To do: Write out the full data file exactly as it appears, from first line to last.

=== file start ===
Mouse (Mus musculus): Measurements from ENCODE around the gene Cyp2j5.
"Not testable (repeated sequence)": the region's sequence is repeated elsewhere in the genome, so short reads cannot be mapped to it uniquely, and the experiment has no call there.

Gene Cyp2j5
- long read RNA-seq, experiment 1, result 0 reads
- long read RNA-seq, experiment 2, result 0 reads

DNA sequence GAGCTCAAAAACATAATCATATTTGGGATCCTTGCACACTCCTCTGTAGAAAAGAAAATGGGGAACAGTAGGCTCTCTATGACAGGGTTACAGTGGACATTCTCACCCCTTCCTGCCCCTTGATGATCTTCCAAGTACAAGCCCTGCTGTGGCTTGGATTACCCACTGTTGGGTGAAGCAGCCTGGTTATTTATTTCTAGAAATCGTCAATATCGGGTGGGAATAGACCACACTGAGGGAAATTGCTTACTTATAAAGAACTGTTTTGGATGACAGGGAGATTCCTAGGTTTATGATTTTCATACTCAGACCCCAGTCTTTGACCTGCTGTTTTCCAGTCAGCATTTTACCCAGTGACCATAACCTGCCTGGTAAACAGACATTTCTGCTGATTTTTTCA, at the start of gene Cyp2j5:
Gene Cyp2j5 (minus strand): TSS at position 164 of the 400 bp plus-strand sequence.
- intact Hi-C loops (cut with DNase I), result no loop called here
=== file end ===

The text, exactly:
Mouse (Mus musculus): Measurements from ENCODE around the gene Cyp2j5.
"Not testable (repeated sequence)": the region's sequence is repeated elsewhere in the genome, so short reads cannot be mapped to it uniquely, and the experiment has no call there.

Gene Cyp2j5
- long read RNA-seq, experiment 1, result 0 reads
- long read RNA-seq, experiment 2, result 0 reads

DNA sequence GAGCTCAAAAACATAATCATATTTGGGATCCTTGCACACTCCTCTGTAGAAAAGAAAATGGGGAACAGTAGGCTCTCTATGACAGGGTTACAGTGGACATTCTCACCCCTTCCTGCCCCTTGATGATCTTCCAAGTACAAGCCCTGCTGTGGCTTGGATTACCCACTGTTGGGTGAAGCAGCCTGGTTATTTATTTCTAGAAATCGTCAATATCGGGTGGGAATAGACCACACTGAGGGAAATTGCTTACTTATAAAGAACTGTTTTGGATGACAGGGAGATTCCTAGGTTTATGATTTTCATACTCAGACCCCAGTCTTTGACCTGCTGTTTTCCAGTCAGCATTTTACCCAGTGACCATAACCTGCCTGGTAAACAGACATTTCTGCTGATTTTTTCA, at the start of gene Cyp2j5:
Gene Cyp2j5 (minus strand): TSS at position 164 of the 400 bp plus-strand sequence.
- intact Hi-C loops (cut with DNase I), result no loop called here